I’ve never played Second Life but I read about it regularly because Kaozz at ECTmmo posts about it quite often. From that alone I get the impression it’s toddling along quite nicely. It certainly doesn’t get in the mainstream news the way it used to, but that’s hardly a marker of failure.


  2. dsdj

    PDA’s are a perfect example of an excellent idea that simply gets out paced by the speed of technology. The tech advance into cell/wifi networks and the increased performance in cellular phone processing chips simply made every PDA obsolete the moment smart phones came out.

    You can’t really say they failed since the actual idea and in some cases the implementation are now solidly in place in smart phones — but that doesn’t say that the guy that invested his money in a PDA company making them was a success.

    The interesting thing is that you can clearly see in the ipad/iphone duo and the touch tablet/android duo that the cell / entertainment / productivity device boundaries are on the verge of extinction. There is essentially no barrier at this point to a merging all of the tech to a single device with the only distinctions being your preferred method of ergonomic use.

    I suspect that we will probably see another article in a couple of years pointing to failed technology that really isn’t — it will be ideas that simply can’t be realized profitably in the short time someone has before the world of tech simply absorbs them into the borg.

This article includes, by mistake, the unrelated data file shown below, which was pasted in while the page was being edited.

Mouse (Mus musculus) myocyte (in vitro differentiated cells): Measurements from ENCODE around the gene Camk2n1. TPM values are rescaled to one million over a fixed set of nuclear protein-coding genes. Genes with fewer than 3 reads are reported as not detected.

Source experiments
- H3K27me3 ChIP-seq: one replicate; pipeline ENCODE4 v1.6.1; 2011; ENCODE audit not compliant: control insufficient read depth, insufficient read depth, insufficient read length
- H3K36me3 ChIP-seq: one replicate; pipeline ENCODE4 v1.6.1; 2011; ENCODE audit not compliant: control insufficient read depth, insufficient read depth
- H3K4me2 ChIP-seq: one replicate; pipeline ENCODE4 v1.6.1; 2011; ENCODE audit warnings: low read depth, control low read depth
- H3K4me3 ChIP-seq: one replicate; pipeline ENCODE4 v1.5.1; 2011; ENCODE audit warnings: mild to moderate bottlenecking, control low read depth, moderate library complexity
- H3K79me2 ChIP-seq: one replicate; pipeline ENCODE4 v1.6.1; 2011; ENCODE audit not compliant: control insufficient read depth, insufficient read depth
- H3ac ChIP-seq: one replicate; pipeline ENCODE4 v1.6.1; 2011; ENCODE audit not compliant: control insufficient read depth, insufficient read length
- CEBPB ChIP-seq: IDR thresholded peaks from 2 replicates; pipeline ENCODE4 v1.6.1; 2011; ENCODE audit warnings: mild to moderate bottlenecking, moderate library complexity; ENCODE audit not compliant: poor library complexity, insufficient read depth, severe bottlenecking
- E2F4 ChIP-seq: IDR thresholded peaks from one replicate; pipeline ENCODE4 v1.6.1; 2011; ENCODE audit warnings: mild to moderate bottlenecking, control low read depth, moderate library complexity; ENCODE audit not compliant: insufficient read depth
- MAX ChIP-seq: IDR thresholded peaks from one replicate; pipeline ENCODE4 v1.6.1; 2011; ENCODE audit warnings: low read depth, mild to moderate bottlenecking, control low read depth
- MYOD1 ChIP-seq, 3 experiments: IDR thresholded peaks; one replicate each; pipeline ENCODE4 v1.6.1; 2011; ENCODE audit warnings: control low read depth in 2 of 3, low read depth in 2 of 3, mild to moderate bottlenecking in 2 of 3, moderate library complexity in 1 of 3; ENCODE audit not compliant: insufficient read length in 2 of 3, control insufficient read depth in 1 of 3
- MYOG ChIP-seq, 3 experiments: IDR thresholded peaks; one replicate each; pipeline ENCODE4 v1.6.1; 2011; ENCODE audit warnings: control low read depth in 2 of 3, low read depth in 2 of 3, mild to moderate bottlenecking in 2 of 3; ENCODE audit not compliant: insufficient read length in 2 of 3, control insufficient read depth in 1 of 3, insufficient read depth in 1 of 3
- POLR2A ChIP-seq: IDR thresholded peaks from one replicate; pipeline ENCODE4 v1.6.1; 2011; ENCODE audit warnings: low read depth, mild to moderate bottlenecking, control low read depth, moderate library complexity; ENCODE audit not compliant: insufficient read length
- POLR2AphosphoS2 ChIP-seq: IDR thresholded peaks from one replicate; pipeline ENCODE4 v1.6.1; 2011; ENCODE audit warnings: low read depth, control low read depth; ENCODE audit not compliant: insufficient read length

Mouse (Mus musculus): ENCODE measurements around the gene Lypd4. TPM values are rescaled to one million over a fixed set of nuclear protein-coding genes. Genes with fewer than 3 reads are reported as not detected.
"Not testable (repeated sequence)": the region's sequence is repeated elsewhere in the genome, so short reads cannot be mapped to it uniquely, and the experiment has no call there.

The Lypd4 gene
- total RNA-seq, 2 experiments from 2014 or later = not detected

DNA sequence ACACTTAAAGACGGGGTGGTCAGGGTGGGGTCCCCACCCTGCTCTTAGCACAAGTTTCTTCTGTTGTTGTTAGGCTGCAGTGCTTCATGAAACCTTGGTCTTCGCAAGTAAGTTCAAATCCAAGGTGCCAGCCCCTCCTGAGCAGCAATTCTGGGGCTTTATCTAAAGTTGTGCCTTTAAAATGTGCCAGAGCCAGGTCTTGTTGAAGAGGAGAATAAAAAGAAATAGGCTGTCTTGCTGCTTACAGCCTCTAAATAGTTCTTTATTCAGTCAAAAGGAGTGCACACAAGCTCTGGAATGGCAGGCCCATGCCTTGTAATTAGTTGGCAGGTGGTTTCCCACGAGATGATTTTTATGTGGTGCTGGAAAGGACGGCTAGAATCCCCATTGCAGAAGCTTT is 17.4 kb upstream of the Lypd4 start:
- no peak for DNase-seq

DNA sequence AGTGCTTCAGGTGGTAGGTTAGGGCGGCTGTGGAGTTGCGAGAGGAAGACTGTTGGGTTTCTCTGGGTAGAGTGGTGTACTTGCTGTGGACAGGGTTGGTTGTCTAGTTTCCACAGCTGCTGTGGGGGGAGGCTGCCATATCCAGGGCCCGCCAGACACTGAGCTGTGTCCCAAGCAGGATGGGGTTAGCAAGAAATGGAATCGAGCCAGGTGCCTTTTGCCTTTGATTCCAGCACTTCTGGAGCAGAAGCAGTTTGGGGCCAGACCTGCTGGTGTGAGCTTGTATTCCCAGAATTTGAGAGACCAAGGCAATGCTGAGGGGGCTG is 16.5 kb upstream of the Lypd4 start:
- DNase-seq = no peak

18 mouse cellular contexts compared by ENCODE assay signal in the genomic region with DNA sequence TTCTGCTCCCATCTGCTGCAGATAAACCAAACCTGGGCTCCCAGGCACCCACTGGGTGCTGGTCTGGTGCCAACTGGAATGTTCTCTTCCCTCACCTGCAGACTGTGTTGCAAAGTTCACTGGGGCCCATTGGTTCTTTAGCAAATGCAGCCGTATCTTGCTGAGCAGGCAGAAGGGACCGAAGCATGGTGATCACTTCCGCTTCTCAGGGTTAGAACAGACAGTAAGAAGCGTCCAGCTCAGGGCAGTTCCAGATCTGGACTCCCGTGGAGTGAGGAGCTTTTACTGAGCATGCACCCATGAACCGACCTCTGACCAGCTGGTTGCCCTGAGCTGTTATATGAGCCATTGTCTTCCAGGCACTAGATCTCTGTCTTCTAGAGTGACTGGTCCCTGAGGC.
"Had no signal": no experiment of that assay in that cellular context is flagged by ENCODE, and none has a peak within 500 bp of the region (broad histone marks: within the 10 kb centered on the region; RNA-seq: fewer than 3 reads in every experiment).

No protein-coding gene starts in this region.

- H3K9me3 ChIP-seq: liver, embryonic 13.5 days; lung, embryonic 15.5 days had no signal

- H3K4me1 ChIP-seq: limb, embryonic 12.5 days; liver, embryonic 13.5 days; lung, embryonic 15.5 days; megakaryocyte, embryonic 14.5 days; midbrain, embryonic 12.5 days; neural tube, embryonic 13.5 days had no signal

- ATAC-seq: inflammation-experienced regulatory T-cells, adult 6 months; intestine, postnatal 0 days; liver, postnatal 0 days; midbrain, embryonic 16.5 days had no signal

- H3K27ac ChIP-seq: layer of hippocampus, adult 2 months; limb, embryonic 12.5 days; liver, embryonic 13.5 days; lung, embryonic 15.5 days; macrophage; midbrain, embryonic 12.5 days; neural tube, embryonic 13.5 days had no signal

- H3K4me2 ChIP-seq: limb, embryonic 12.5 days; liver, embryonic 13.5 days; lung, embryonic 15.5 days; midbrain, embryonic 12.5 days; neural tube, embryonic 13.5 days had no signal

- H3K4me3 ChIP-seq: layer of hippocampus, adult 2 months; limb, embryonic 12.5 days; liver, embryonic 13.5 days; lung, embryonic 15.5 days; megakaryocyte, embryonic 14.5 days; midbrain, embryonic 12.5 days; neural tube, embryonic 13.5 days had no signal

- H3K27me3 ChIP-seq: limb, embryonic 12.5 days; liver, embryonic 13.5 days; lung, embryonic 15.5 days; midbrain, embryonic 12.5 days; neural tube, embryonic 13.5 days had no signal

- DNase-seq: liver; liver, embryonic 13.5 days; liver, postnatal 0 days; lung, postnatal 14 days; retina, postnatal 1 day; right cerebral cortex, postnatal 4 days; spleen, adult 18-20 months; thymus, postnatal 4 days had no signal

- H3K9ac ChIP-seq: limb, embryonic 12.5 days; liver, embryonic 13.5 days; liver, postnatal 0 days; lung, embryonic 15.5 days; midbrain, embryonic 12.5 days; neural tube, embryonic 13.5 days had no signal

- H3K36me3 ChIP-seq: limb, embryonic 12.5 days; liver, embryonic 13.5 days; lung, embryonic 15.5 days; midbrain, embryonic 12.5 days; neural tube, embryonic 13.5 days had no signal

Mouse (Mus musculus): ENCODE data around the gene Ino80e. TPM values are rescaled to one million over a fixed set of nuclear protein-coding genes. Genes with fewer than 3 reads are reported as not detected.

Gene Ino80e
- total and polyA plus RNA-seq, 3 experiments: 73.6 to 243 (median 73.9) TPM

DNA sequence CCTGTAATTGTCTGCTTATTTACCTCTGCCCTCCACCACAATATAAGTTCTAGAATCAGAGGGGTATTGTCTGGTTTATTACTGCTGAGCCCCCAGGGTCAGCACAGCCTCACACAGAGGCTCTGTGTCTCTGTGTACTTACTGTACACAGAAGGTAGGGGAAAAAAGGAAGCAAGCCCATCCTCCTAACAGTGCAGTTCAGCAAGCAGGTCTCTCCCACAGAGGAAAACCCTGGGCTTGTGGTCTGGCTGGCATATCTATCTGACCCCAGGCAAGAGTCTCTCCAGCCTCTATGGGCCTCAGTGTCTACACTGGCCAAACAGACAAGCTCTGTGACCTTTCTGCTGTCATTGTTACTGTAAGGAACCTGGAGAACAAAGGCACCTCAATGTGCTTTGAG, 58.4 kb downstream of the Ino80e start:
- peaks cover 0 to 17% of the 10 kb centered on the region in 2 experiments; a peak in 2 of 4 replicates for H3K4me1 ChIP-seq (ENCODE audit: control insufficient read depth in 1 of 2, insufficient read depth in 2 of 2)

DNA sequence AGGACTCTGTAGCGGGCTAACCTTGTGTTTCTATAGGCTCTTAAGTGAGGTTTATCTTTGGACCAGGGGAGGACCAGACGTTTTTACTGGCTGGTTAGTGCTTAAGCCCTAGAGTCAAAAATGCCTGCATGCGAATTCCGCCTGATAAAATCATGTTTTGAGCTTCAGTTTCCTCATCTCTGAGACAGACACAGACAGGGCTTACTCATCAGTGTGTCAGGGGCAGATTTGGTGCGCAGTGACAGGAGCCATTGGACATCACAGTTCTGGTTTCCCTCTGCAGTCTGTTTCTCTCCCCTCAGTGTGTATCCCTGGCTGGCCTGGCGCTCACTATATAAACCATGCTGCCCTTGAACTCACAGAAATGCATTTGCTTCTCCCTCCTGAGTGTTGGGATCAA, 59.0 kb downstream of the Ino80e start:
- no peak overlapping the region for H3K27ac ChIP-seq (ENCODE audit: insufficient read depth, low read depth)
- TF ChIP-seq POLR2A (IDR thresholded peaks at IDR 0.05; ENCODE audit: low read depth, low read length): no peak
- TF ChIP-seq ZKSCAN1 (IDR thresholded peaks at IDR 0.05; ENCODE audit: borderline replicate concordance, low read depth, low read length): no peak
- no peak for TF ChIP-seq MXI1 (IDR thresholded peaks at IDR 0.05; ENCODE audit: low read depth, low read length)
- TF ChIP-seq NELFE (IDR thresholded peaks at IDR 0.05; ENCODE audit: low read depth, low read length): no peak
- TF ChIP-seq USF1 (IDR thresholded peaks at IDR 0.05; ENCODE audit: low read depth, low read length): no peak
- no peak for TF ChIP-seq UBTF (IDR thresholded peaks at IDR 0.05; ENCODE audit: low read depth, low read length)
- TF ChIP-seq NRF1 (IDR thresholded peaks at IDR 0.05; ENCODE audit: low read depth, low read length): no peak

This article simply seems to be a listed of unprofitable ventures — all of which utilized basic ideas that are currently very successful in ways not necessarily predictable at the time.


  3. HarbingerZero

    I don’t know anything about MS Bob other than what was on the Wiki page you just linked to, but to my laypersons eyes and that brief reading, I can’t help but conclude that:

    MS Windows 8 = MS Bob 2.0



  4. Aufero

    Not so sure about the Win8/MS-BOB comparison – MS-BOB was a product expressly aimed (and marketed) at the ignorant and incompetent. It’s even responsible for the creation of Comic Sans.

    I may not like what I’ve seen of Win8 so far, but it doesn’t quite sink to that level.


  5. NoAstronomer

    I was never surprised that Second Life didn’t really take off, because it was effectively trying to be something that already existed – the Internet. A virtual space where people meet, look at virtual stores and play games.

    And it wasn’t as good at those things as the various sites that now fill those roles.

    How come Segway didn’t make the list?


  6. Wilhelm Arcturus Post author